But Tom Saunders, emeritus professor of nutrition and dietetics at King’s College London, who was not involved in the study, said future disease risk is “probably a more important health indicator than all-cause mortality.” is,” he said.
“The main risk of being overweight (BMI 25-29.9) and moderately obese (BMI 30-35) is a three-fold increased risk of developing cardiovascular disease, kidney failure and diabetes, which contributes to blindness.” he said in a statement.
The study controlled for smoking and various other illnesses associated with early death, but the information was collected only once per study participant. Therefore, the study could not track whether the person later developed conditions that could lead to death, such as high blood pressure or diabetes, a limitation of the study, Visalia said in an email. told CNN.
“They didn’t even look into the cause of death.”
“Additionally, looking at the full picture of the findings, they found that: Increased mortality from obesity — so it’s not that they deny the utility of BMI for all purposes,” he said.
People in the overweight category see their doctors more often, make lifestyle changes such as exercising more, adopting a healthier diet, and suffer from diabetes, heart disease, Schmerling said. , and may be receiving medical care to prevent other comorbidities from developing. .
“Deaths from obesity can be attributed to the development of diseases such as heart disease, but we know that obesity is also a disease in its own right and can independently increase the risk of death. ,” said Dr. Visalia. “The question is how to diagnose obesity, which may not represent a risk.”
In addition to BMI, Visalia said the study also looked at waist circumference, or the widest part of the torso. stomach. The results showed that using waist circumference “changed significantly the association between BMI and all-cause mortality,” he said.
“Within the same BMI group, those with higher waist circumference had a higher risk of death than those with normal waist circumference,” Dr. Visalia said in an email. “In the overweight BMI range (25 to 29.9), the risk of death was 17% to 27% higher in those with higher waist circumferences than in those with lower waist circumferences.”
This type of deep fat that surrounds the organs of the body, often referred to as abdominal or visceral fat, is associated with a 39% higher risk of dementia in older women, heart disease, frailty and early death in both men and women. I’m here.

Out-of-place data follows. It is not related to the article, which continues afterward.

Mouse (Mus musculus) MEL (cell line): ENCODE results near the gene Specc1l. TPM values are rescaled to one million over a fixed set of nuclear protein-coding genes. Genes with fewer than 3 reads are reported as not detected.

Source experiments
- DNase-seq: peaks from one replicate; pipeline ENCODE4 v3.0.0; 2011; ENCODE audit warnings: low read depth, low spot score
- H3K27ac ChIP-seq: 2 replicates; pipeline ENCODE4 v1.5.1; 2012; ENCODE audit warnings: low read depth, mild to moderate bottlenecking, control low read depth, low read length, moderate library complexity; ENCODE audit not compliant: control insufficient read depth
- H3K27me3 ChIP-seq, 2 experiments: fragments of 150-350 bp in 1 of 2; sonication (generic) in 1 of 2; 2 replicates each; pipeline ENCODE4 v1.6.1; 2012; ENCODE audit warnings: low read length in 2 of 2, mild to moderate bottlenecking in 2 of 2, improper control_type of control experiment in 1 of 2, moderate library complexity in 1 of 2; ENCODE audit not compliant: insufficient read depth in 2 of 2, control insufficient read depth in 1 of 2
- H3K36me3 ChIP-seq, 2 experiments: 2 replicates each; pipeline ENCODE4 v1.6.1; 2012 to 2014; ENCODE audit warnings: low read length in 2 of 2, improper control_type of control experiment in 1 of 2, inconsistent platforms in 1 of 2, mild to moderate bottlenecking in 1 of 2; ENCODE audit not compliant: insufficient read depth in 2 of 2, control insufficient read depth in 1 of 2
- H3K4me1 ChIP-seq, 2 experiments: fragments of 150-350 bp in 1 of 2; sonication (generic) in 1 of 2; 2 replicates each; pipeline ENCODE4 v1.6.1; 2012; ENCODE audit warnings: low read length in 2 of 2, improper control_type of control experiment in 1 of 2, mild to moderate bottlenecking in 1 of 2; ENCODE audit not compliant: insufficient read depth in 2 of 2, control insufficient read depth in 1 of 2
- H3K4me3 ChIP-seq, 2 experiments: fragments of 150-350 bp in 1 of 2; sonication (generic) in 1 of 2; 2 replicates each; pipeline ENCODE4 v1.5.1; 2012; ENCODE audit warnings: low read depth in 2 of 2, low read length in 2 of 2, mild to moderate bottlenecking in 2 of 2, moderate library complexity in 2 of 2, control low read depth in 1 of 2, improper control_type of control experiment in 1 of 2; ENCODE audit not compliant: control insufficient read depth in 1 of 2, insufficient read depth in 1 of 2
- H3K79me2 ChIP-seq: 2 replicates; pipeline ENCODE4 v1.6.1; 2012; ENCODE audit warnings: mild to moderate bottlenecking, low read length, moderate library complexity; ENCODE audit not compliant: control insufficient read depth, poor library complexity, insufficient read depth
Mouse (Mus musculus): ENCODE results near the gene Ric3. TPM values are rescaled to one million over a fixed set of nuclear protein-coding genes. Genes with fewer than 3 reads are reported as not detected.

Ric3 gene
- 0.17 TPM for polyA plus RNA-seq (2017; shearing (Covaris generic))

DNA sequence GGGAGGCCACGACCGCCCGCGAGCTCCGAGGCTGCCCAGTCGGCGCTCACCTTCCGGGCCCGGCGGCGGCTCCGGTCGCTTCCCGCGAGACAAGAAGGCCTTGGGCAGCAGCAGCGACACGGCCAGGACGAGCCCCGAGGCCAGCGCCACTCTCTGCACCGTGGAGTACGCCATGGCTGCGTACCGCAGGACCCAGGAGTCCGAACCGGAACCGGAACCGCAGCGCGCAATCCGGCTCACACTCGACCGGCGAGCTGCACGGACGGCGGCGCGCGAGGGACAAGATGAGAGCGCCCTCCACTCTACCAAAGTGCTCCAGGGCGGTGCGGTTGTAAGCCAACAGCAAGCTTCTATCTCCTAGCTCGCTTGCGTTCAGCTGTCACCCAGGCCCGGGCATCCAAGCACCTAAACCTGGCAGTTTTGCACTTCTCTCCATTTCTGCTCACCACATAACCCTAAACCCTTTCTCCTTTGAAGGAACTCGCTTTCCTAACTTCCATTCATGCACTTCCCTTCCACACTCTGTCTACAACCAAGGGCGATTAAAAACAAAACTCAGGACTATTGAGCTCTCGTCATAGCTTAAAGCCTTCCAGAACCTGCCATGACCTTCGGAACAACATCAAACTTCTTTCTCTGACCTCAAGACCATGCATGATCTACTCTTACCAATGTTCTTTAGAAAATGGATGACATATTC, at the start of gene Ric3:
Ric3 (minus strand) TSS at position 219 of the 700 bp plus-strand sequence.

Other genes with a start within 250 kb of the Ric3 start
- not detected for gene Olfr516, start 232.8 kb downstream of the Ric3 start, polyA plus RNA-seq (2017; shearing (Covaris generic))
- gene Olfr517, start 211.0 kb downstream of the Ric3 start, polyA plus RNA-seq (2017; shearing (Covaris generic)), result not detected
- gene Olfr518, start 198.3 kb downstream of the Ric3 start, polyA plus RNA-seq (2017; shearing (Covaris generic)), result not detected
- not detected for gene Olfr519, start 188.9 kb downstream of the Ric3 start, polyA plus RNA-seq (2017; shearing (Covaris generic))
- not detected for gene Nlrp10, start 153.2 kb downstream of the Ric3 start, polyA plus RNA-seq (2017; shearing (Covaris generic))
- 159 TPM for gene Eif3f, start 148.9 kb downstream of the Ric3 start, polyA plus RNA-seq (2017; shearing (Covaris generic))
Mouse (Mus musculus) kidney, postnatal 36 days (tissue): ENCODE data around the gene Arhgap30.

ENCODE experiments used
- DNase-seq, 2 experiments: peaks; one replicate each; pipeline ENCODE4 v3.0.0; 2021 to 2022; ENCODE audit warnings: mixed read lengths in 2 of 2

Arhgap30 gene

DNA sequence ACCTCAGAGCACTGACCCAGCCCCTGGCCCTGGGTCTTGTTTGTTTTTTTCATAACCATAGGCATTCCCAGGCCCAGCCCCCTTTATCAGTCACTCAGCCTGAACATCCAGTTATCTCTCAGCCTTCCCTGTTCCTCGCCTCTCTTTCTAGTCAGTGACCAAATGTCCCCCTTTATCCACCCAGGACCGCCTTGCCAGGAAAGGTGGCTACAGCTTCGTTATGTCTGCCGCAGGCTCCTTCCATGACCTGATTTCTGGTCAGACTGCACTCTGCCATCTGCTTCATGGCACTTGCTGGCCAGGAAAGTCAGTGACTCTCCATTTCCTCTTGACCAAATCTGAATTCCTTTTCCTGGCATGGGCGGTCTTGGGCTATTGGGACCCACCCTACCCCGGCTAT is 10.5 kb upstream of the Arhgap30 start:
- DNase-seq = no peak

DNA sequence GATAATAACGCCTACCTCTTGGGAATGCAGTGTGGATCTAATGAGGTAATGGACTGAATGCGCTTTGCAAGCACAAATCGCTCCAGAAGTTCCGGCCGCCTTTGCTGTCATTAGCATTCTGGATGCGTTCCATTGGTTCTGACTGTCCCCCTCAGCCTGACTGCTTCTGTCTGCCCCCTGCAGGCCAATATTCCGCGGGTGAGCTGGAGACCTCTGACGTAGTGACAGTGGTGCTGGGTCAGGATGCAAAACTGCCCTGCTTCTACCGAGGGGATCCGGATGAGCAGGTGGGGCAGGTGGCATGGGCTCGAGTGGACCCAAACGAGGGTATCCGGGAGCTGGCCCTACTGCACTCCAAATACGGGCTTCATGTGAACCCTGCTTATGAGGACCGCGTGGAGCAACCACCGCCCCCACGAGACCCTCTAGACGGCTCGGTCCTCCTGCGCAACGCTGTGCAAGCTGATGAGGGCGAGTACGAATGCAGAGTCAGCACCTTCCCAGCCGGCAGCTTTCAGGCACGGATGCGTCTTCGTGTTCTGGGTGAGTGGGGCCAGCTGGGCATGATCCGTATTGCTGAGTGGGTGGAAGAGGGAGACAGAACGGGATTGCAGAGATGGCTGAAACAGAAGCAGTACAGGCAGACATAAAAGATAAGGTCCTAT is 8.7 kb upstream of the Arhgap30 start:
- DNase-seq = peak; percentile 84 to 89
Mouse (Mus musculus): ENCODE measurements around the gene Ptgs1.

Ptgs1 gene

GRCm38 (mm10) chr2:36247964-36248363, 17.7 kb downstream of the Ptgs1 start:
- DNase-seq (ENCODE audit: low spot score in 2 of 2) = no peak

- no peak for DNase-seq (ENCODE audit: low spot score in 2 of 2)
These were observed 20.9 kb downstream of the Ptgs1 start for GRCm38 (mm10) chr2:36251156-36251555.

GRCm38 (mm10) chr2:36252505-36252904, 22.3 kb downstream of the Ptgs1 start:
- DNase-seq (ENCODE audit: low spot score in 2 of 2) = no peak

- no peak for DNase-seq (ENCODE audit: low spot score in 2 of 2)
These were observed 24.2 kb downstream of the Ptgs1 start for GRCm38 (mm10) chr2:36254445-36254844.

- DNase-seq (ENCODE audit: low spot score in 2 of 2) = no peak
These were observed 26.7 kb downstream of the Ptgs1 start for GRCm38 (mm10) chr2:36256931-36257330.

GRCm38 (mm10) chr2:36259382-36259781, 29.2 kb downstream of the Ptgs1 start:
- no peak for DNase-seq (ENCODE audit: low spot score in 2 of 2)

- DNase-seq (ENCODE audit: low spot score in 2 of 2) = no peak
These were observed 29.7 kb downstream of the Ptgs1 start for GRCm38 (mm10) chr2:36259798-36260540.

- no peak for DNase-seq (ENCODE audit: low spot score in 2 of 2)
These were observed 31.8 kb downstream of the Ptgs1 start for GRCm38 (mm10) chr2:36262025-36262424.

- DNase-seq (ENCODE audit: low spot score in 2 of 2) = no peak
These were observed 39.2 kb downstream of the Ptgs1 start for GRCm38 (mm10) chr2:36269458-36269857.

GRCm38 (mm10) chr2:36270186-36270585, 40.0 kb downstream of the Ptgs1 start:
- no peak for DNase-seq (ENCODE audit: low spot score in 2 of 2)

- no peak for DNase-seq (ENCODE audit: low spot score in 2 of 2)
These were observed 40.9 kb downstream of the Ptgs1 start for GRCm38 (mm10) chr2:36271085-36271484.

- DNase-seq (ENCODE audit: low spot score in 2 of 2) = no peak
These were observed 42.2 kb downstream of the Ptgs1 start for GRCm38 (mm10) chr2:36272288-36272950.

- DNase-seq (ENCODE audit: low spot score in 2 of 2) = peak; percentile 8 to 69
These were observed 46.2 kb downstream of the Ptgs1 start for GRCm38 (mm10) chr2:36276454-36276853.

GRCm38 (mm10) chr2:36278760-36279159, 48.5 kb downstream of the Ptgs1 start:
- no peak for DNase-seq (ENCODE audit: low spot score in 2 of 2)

According to guidelines issued by the American Heart Association in April 2021, measuring your waist circumference should be combined with getting on the scale as part of your health assessment. As is known, abdominal obesity is defined as waist circumference greater than 40 inches (102 centimeters) for men and greater than 35 inches (88 centimeters) for women.
The American Medical Association also recently adopted new guidelines requiring physicians to use more than BMI when assessing an individual’s health.
“BMI is primarily based on data collected from previous generations of non-Hispanic white populations,” the AMA wrote. It “has a significant correlation with fat mass in the general population, but loses predictability when applied to the individual level.”
The use of BMI as a measure of potential health risk may not disappear from clinical practice as it is included in a thorough work-up, but it should not be the only measure, Dr. Visalia said. said.
But the debate over how fat mass is measured doesn’t change what science knows about the effects of excess weight on the body, experts say.
“Other evidence shows that being overweight increases your risk of developing multiple diseases,” said Professor Sutter of the University of Glasgow.
“These conditions have a negative impact on people’s quality of life and well-being,” Sattar said in a statement. “It is these ‘quality of life’ indicators that we need to pay more attention to and, where possible, improve through relevant interventions at multiple stages of life.”